Volkswagen Polo Vivo GTS tested
South Africa’s history with the Volkswagen Polo goes back to 1996 when the rebadged Seat Ibiza was introduced as the Playa. It’s been mostly a happy relationship since then, Saffers taking to Golf Lite like Brazilians to samba. And the dance goes on; in 2010 the Mk IV Polo shed weight and features, morphing into the Vivo, the heir apparent to the prehistoric CitiGolf. Thanks to its price and heritage, it’s been a consistent top five seller ever since
What it wasn’t – isn’t – is exciting; Vivo traded what few thrills and whoopee Polo IV offered for sense and solidity. Back in 2011 Volkswagen read this as a gap and filled it with the two-door Vivo GT, sure that its student market could do with a pinch more pizazz. Here then is the updated GT, the GTS, the automotive equivalent of pops in 1980s Day-Glo tank top with an e under his tongue.
The added extras
Visually, the most obvious difference from the previous GT is the 5-door shell, understandable given that the Vivo is no longer offered as a two-door, but disappointing nonetheless. To add individuality GTS differs from the ubiquitous municipal pool car in its wheels, stripes and checks. Or plaid, to be more precise, a riff on the iconic 1979 Golf Mk I GTI cloth that resonates with petrolheads of a certain age. We didn’t get the funky tartan on our early GTIs so it’s a reference probably lost on the new Vivo GTS owner. Other features that set it apart are black roof and side mirrors, 205mm rubber, Rivazza wheels in I-forgot-to-wash-them grey metallic, two-tone GTS side decals and, inside, a leather trimmed steering wheel with red stitching, thicker carpets and drilled pedals, set slightly closer together, all the better for heel-toe hooligan antics.
That’s it. Volkswagen has been typically snoep with the extras list. Basic specification is at Trendline level with a CD/MP3/Bluetooth unit installed and six speakers standard, but there is no trip computer, the front windows are not one-touch openers and the rear are manually operated. Even silver paint and an alarm are extra, bizarre in a country in love with one and in desperate need of the other (Vivo is the country’s most stolen car).
The important bits
The GTS engine is unchanged from the GT, VW’s venerable 1598cc four-pot stalwart, circa 1996, largely unburstable, generally tractable and rev happy. The figures are not particularly exciting – 77kW, 150Nm of twist – but, as most South Africans will know (we’ve all either owned or driven one) it has characteristically decent in-gear acceleration. The well-known engine is linked to the equally familiar 5-speed gearbox and there’s nothing wrong with it; it’s slick, competently gated for quick, intuitive changes and rarely makes a fool of its owner. Mated to the relatively light clutch, the whole setup is stress-free and uncomplicated – ideal for urban environments.
On the road
Depending on what you have just climbed out of, the GTS is at once either old and rough, or familiar and agreeable. Certainly it is old-school, with Vivo’s hard, grey plastics and hard-wearing polymer fabrics the order of the day. Twist the ignition key and the impression intensifies; mechanical sophistication is not high on Vivo’s list of attributes, more so when you rev the engine. But, as noted, the process of propulsion is never anything but easy and soon enough the racket is forgotten, the abiding feeling one of competence. The steering has much to do with that – light at parking speeds, heavier on the highway, it is well-balanced, not over-assisted and communicative. Cornering is competent too, the reduced ride height (by 7mm) makes a noticeable difference and the simple MacPherson strut, torsion beam suspension setup copes well with the increased G-forces. But most notable is the car’s naturally aspirated character – because there is no turbocharger there is no turbo lag, just a steady stream of power. As noted, the old engine produces plenty of torque, meaning accelerating out of corners doesn’t need exactly the right gear, something that’s crucial in the current crop of small triple-cylinder turbos.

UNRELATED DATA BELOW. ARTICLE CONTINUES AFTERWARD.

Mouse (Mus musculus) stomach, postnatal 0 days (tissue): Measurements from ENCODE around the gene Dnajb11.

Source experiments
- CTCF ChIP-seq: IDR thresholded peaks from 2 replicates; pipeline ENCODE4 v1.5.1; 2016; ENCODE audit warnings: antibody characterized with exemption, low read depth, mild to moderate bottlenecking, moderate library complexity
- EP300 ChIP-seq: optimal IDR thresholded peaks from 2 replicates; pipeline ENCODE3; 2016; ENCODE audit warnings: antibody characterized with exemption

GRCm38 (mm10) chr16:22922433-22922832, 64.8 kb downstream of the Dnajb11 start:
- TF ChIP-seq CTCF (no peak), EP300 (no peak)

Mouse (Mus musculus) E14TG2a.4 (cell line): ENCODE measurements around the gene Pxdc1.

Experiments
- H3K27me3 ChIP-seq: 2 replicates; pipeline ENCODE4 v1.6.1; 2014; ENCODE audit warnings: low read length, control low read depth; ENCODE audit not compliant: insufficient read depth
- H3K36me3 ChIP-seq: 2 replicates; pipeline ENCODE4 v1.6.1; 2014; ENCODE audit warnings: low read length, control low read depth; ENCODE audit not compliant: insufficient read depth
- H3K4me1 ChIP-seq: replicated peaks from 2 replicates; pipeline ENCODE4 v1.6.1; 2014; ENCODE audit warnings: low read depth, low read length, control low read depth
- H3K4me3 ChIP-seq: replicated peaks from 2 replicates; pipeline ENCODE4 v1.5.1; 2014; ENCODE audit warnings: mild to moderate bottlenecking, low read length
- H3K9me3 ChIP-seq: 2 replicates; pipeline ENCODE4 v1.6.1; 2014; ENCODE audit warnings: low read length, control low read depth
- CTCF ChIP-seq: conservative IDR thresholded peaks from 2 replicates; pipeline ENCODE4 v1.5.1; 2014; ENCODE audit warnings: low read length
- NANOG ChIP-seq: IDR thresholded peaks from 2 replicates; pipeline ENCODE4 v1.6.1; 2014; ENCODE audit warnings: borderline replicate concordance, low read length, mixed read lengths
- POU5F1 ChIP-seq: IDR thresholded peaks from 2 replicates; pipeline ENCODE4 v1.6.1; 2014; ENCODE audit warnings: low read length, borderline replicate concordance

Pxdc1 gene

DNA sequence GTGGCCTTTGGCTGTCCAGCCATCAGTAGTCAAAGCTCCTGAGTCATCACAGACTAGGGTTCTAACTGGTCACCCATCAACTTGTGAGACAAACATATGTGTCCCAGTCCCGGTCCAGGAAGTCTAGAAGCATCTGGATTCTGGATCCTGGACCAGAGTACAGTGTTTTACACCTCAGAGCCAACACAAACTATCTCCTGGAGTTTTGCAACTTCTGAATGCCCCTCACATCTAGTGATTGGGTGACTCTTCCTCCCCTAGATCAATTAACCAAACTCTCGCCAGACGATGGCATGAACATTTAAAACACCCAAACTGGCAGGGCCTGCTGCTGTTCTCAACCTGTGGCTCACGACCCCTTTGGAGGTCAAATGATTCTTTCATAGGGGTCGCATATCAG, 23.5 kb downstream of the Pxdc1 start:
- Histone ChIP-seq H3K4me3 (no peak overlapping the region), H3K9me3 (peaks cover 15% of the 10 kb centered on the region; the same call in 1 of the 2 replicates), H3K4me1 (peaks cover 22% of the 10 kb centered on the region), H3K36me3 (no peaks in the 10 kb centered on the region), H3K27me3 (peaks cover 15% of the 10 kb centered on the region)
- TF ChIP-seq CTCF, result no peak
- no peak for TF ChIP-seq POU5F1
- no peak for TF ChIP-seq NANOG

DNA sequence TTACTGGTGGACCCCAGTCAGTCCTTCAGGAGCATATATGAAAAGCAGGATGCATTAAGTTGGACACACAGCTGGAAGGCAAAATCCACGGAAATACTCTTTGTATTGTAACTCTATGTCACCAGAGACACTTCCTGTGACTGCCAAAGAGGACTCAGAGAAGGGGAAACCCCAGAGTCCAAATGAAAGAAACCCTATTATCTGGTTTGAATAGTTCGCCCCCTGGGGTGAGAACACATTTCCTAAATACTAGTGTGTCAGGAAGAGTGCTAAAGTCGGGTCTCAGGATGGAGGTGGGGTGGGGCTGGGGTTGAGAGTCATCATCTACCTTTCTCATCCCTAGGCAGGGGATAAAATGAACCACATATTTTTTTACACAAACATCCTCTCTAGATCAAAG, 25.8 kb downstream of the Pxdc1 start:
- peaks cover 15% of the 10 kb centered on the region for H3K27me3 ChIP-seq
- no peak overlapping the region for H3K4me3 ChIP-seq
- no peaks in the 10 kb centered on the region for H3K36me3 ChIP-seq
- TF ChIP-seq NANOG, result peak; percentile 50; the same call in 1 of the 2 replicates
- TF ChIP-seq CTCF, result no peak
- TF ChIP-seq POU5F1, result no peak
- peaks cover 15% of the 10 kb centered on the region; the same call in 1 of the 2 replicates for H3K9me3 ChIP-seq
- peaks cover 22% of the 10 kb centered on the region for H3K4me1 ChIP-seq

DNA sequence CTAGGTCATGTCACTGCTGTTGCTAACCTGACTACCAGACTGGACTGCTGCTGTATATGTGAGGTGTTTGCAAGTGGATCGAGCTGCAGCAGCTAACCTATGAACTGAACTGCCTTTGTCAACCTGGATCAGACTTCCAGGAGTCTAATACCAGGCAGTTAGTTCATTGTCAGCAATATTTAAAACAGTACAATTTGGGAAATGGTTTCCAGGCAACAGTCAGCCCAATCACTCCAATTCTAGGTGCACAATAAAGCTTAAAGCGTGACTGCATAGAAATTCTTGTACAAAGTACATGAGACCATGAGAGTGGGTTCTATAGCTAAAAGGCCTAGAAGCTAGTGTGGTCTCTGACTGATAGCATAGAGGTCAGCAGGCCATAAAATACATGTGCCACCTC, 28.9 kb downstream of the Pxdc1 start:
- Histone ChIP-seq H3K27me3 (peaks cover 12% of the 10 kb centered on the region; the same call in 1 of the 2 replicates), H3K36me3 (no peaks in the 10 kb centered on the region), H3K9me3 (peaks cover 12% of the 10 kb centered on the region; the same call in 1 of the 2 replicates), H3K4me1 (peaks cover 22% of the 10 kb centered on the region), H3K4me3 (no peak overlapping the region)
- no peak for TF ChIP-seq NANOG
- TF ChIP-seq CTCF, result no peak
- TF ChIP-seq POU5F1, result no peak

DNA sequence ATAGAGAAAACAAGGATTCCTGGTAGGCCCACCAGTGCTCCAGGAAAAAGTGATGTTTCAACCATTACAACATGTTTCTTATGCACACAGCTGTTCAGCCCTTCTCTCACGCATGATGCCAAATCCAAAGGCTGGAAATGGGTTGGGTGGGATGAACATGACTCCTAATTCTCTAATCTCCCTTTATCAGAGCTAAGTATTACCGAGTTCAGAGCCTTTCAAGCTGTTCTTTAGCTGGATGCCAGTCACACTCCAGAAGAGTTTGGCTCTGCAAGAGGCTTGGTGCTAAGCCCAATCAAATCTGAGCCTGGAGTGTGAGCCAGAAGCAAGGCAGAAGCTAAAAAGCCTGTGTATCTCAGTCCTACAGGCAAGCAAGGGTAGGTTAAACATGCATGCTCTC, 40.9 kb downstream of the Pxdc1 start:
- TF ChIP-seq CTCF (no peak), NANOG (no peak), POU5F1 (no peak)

Where it all starts to get a bit 1984 is out on the highway. Granted the ride is perfectly acceptable, but noise is unacceptably high due in large part to the tall gearing and the absence of a sixth gear. Consumption also rises markedly, though the absence of a turbo means that there will be no truly nasty surprise a la those self-same small turbos which, on the boost, can consume astonishing amounts of Saudi’s best.
By day three of the extended test Vivo GTS’s raison d’être was clear – a quicker than normal Vivo for people looking for legendary reliability and an infinitesimal smidgen of individuality. There is however no getting away from the fact that this car has been overtaken by the New Order. Dynamically and technically the Vivo is now a dinosaur from another era, much as its CitiGolf predecessor was an anachronism at its death. As a Conceptline budget choice that trade-off is understandable, if not wholly acceptable, but the Vivo GTS competes in the price range of far newer, demonstrably better vehicles, and there seems little point. Worse still, Volkswagen chooses not to offer a service plan which, at R200k, is frankly beyond the pale. Vivo GTS then will go to only hard-core VW fans that disregard everything else on the basis of fierce brand loyalty, family or peer pressure or familiarity. To them we suggest a rethink; there are far better cars out there with more features, style and ability (see our rivals box). VW builds some of the world’s best vehicles but this, sadly, is not one of them.